Orlando Region: Energy
“I’ve never seen any-thing like this. This is tremendous.”
Marc Hoenstine, director of economic development for Duke Energy in Florida, is talking about Duke’s
$4.6 billion grid-modernization program, involving enhancements both to utility systems and customer service.
Duke is working to further storm-proof its delivery of power by going underground in many places across the region — 1,200 new miles — as well as replacing conductors and transformers and adding advanced remote meter-reading technology. Essentially, the program will cover the next 10 years for the company, which provides service to most of Orange County (except for areas serviced by OUC, the Orlando Utilities Commission), along with parts of Osceola and Seminole counties.
Solar is and will play a prominent role for Duke, OUC and others (notably, Florida Power & Light) to which Hoenstine comments, “There is a rush to find what land sites for solar would work.”
Duke has a goal of securing more than 700 megawatts of solar within the next years. With up to six acres required for production of each megawatt, the chunks of land are sizable. To date across the region, Duke has one such new solar project in operation, located in Osceola County, and others throughout Florida.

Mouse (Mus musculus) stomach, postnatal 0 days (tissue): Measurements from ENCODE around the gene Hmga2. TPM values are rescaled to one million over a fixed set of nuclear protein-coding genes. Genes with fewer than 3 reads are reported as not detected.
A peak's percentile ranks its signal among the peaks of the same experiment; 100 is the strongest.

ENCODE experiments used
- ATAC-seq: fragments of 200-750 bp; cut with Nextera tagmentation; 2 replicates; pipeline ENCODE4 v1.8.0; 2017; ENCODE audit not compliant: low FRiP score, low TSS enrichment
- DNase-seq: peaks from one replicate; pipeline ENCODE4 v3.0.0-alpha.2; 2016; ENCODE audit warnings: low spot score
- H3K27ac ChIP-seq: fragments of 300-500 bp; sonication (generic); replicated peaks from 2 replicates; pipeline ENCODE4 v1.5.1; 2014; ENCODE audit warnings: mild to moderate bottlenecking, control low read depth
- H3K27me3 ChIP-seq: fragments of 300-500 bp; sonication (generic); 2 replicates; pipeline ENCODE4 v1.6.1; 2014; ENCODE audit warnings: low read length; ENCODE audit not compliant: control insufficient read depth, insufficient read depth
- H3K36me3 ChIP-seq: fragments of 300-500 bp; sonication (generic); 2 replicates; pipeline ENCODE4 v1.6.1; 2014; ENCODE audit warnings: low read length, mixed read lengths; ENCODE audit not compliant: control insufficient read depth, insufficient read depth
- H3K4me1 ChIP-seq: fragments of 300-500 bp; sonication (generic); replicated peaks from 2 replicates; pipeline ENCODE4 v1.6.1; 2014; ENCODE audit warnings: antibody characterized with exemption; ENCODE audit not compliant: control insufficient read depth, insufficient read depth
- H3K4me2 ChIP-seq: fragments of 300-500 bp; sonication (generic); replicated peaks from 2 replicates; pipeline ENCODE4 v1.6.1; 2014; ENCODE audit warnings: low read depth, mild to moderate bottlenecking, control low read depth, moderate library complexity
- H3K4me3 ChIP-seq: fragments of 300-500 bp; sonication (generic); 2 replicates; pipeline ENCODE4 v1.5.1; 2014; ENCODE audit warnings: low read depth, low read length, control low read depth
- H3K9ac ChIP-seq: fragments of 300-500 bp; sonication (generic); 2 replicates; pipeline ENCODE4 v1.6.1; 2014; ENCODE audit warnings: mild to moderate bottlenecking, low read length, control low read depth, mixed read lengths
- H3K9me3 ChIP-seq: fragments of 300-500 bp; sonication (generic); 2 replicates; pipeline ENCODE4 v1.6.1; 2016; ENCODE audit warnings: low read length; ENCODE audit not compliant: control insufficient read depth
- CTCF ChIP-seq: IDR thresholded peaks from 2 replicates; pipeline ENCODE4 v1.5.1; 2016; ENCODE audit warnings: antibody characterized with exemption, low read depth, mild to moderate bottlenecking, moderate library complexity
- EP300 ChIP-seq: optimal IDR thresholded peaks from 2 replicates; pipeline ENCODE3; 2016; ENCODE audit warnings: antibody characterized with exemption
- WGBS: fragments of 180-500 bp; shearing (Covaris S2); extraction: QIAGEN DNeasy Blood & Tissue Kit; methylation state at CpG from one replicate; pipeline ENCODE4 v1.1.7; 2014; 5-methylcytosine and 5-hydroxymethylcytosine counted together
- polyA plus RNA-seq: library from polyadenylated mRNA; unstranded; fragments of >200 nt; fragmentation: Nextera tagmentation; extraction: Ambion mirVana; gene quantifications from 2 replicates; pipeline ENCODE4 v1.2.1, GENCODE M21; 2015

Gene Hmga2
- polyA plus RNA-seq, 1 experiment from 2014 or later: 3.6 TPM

In 2011, OUC completed the first solar farm in Orange County at its Curtis H. Stanton Energy Center — a 5.9-megawatt solar photovoltaic array that provides energy to power more than 600 homes. In December 2017, Orlando’s goals for renewable energy and fuels gained traction with the dedication of OUC’s Kenneth P. Ksionek Community Solar Farm at the Stanton Energy Center. More than 37,500 solar panels are located on land once designated for a coal plant. Spread across 24 acres, the panels are capable of generating power for 2,100 homes.
Not coincidently, Orlando Mayor Buddy Dyer has a goal of having 100% of municipal electricity coming from renewable sources by 2030.